For the 2009 Session, Gov. Perdue is proposing merit pay legislation that will award teachers who show evidence that their classroom instruction leads to increased student achievement. Also proposed is differentiated pay for math and science teachers.
New legislation will ensure responsible leadership at the school system level by defining what citizens expect from Georgia’s school board members.
It will give the state the ability to replace board members who aren’t serving in the best interests of their students.
Other 2009 initiatives include implementation of Georgia’s first Comprehensive Statewide Water Management Plan to help our state balance water use and growth. Appointments to the Regional Water Councils will soon be announced.
We want to ensure that those selected will represent a good cross-section of Georgia talent — both in their personal experiences and geographically. These councils are going to put our Statewide Water Plan in action.
On the energy front, this summer, we will host more than 15,000 energy innovators for the biggest bio-life science conference in the world — BIO 2009.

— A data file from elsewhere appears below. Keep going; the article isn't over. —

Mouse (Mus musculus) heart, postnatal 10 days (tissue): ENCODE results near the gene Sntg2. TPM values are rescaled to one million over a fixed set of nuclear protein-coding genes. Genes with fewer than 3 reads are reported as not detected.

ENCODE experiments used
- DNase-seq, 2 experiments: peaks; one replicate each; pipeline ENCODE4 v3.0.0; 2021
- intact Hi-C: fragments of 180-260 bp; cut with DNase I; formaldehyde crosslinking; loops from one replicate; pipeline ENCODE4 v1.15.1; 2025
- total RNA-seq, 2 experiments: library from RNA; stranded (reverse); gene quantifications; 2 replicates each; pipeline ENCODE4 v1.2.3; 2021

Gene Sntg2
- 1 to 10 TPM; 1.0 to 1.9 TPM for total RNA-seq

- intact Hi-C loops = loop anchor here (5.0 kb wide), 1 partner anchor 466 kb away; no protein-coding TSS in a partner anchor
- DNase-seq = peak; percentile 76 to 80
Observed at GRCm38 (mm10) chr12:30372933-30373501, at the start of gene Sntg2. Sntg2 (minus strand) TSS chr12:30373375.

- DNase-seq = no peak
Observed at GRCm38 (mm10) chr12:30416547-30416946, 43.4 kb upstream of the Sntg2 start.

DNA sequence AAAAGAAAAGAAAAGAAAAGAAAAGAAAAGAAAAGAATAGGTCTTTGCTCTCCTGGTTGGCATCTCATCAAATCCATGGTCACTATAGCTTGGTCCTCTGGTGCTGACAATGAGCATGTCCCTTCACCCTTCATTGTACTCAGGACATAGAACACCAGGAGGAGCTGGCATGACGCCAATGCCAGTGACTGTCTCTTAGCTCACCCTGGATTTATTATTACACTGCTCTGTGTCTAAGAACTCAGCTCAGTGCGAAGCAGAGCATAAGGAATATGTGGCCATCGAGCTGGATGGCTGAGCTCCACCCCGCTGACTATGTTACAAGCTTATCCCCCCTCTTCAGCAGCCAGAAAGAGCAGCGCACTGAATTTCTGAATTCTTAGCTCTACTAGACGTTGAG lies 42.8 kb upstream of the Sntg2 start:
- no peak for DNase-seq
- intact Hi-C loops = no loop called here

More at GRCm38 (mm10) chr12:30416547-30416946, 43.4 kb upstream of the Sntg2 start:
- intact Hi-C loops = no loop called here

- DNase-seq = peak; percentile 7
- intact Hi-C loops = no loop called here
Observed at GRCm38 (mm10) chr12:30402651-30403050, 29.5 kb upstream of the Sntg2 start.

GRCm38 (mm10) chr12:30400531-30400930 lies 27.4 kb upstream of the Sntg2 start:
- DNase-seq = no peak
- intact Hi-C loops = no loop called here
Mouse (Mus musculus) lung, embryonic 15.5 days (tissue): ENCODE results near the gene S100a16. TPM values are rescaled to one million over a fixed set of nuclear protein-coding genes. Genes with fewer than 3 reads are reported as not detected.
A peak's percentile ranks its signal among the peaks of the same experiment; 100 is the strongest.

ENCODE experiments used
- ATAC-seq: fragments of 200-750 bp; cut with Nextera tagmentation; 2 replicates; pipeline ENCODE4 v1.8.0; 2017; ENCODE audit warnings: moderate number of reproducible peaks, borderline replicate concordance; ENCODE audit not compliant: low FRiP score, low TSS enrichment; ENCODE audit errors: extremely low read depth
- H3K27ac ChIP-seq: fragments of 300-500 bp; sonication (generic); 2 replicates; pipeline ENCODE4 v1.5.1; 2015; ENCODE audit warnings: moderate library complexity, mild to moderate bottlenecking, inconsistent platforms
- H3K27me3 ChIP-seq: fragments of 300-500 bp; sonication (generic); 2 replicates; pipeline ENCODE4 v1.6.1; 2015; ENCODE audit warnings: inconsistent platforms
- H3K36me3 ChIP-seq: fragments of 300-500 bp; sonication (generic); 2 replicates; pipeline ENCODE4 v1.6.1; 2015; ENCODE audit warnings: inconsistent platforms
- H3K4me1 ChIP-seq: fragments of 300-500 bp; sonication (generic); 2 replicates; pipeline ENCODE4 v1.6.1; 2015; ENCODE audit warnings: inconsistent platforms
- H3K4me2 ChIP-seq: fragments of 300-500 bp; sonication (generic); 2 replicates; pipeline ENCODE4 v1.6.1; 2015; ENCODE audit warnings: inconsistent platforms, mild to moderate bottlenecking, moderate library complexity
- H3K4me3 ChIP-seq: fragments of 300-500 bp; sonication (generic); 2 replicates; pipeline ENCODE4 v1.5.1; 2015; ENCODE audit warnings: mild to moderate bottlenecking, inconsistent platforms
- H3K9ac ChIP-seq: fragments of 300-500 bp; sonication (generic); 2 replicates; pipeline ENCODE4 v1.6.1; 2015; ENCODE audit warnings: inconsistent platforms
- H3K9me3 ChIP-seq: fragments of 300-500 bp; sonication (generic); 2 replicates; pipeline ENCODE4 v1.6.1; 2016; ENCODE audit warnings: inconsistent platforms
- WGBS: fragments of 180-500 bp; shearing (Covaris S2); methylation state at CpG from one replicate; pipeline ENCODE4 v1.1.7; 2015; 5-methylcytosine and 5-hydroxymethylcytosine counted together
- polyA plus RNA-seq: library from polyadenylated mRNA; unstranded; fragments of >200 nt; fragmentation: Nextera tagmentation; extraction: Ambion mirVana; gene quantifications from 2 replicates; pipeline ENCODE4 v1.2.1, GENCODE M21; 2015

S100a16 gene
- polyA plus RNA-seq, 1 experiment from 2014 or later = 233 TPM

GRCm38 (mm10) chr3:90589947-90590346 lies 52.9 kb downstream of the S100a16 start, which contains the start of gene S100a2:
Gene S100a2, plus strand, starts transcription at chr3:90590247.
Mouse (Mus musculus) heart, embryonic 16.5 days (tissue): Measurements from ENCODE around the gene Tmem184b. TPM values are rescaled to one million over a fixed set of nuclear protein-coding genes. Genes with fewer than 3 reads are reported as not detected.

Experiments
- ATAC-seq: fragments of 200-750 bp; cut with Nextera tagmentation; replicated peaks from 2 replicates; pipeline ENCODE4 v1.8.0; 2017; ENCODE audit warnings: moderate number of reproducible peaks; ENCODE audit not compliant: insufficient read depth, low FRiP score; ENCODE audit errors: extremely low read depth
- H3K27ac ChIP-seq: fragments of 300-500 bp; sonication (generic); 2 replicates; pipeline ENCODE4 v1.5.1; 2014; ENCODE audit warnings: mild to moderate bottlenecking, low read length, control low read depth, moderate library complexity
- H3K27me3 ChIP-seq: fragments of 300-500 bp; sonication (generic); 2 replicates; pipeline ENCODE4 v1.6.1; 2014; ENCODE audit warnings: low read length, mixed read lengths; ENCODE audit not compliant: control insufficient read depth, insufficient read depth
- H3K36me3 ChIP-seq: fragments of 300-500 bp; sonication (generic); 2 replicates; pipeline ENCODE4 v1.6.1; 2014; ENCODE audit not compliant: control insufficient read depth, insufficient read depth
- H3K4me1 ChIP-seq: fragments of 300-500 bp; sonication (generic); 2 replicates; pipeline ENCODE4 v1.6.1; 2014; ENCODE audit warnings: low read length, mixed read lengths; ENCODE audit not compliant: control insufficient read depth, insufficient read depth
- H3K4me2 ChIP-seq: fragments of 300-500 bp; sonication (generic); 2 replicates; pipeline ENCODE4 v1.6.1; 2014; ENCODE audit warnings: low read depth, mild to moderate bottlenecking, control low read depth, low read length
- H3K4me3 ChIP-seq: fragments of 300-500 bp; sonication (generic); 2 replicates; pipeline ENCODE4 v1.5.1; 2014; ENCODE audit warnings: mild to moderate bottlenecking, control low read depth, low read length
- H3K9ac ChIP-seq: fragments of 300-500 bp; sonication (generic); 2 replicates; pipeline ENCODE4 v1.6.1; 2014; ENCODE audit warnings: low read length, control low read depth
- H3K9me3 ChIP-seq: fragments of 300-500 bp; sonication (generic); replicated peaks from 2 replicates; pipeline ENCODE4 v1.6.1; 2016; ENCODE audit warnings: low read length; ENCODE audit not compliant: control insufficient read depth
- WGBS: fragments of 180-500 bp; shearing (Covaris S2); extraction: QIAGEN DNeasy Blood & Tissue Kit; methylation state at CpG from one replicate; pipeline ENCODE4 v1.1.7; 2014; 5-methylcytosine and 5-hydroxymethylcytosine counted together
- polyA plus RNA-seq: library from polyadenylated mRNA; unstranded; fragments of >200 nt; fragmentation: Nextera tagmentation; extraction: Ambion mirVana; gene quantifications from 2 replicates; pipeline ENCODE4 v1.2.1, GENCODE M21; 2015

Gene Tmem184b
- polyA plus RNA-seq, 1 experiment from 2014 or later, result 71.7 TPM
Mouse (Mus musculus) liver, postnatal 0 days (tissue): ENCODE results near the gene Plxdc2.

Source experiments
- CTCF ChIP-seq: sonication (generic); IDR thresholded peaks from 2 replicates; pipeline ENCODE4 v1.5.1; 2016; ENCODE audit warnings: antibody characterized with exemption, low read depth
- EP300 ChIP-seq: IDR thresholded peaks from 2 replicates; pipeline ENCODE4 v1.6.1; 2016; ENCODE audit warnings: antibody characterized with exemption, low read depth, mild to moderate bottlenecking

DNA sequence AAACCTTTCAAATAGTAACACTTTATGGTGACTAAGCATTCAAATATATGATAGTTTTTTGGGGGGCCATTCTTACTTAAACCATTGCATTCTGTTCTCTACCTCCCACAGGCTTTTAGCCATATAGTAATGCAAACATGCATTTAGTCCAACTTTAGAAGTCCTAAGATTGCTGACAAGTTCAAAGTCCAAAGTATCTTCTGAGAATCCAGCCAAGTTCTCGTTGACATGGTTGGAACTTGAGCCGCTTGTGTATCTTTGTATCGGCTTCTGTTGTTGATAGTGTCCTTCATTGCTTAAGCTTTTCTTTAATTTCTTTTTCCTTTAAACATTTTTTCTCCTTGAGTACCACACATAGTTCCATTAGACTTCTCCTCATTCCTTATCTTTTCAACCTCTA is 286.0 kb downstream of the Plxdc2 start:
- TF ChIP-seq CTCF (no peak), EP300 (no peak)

This is an outstanding opportunity to showcase Georgia’s progress in life sciences, and our potential to help heal, fuel and feed the world. As Chairman of the House Science and Technology Committee, I will be heavily involved with this conference.
The governor has an ambitious agenda for this Legislative Session.
Let me know what you think. You can meet with me during one of my Saturday morning breakfasts with constituents. My Jan. 24 breakfast will be at 8 a.m. at the Wagon Wheel Restaurant in Dahlonega. My Jan. 31 breakfast will be at 8:30 a.m. at Ryan’s Steakhouse at SR 53 and 400 in Dawson County.
Amos Amerson can be reached at 401 State Capitol, Atlanta, GA 30334, (404) 657-8534, fax (404) 463-2044, e-mail firstname.lastname@example.org. Or contact Gerald Lewy at (706) 344-7788.